In late October, a rare snowstorm hit the Northeast, piling heavy, wet snow on leaf-filled trees. Within hours on that Saturday afternoon, power lines went down and homes and businesses went dark, with some areas seeing an accumulation of 20 inches by nightfall.
Nearly 3 million homes and businesses along the East coast — in Maryland, Delaware, Pennsylvania, New Jersey, New York, Connecticut, and Massachusetts — were affected. In New Jersey, more than 600,000 outages were reported. In Connecticut, the hardest-hit state, 850,000 homes and businesses were without power, and some stayed that way for more than a week.
In his 20 years as owner of Northeast Express Transportation, Kevin Maloney had never experienced such devastation. His company, based in Windsor Locks, Conn., distributes car parts and farm equipment to more than 100 companies. Without electricity for five days, the company tried to shift to plan B: working from home. But most employees had no power, either. Trucks unloading goods at the company’s headquarters resorted to using headlights to cast light.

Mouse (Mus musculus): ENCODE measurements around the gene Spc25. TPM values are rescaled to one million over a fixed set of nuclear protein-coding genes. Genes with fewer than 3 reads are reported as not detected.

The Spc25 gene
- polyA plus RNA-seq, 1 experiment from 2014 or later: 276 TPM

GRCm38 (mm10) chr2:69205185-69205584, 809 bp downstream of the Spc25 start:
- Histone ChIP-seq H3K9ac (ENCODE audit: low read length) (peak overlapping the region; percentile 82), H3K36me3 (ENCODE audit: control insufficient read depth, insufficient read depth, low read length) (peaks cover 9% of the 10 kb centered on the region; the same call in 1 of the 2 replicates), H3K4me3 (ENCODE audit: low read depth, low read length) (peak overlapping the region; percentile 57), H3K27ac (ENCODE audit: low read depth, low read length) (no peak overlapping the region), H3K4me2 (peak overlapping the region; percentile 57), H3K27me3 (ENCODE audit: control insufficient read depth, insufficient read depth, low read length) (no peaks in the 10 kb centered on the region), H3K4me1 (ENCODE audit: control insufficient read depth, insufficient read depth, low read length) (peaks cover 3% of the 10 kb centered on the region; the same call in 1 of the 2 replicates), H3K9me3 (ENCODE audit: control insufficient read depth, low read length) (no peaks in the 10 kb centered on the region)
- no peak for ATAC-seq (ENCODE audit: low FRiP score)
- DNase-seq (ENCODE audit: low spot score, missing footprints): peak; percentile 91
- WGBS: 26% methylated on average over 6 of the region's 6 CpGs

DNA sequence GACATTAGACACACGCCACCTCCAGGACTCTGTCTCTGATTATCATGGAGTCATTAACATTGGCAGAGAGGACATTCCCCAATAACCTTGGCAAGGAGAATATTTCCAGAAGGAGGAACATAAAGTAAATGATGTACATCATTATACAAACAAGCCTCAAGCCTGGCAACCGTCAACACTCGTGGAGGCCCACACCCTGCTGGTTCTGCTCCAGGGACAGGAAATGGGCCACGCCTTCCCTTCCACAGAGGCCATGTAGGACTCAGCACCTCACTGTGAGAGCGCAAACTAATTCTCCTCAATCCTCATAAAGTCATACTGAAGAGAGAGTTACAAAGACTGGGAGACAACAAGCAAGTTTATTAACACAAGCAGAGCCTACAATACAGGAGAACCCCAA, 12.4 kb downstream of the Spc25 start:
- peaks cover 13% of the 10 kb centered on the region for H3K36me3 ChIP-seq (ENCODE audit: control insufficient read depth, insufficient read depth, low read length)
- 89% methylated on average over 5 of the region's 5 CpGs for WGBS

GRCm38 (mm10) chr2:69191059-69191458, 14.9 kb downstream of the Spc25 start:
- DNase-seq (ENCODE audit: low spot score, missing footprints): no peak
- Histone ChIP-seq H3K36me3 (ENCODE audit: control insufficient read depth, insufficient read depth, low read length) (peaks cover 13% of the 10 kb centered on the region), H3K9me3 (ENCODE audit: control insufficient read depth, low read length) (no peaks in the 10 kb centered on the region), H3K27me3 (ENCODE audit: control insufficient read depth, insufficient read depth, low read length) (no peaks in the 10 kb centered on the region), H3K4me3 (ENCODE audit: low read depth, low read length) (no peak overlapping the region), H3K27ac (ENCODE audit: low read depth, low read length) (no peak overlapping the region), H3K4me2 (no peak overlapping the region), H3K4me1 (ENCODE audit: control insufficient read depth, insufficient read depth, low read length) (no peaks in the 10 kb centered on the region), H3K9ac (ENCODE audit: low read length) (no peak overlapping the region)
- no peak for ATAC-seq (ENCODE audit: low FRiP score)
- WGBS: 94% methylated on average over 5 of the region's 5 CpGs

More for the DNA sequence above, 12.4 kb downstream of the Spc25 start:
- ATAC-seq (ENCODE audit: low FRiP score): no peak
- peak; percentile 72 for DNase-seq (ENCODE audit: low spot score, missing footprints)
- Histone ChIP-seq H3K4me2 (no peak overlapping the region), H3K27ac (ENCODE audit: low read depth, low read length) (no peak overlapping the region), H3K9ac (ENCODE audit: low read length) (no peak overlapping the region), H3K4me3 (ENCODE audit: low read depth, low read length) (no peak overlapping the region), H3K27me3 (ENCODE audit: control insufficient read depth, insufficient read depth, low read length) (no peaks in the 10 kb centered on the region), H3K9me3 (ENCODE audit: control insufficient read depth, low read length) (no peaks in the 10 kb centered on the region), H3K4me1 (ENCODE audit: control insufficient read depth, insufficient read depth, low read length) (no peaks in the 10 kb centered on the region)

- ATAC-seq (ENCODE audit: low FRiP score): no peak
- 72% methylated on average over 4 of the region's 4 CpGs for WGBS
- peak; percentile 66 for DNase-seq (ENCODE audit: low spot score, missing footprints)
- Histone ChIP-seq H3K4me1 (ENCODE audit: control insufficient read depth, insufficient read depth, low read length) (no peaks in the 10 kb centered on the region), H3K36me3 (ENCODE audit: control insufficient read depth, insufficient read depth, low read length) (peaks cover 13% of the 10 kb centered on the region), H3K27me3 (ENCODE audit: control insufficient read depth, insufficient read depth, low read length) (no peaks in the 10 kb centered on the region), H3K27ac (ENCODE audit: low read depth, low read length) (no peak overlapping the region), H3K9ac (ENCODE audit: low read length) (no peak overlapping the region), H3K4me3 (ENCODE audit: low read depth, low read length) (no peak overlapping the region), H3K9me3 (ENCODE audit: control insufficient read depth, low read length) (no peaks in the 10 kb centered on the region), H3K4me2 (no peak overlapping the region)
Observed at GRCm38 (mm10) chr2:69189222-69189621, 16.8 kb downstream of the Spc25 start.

Maloney’s business was not the only one caught off guard by the storm. Without generators or contingency plans, many businesses were scrambling. Even companies that had the foresight to own generators hadn’t planned for such a long outage, and did not have a large enough gas supply, says Andy Markowski, Connecticut director for the National Federation of Independent Business.
“Some mom and pop businesses were closed a week or more,” he says. “And some of them were on the ropes financially even before the storm due to the recession .”
In the storm’s aftermath, many businesses are compiling their own after-storm reports, says Markowski, noting what went wrong and what can be done to prepare for future storms.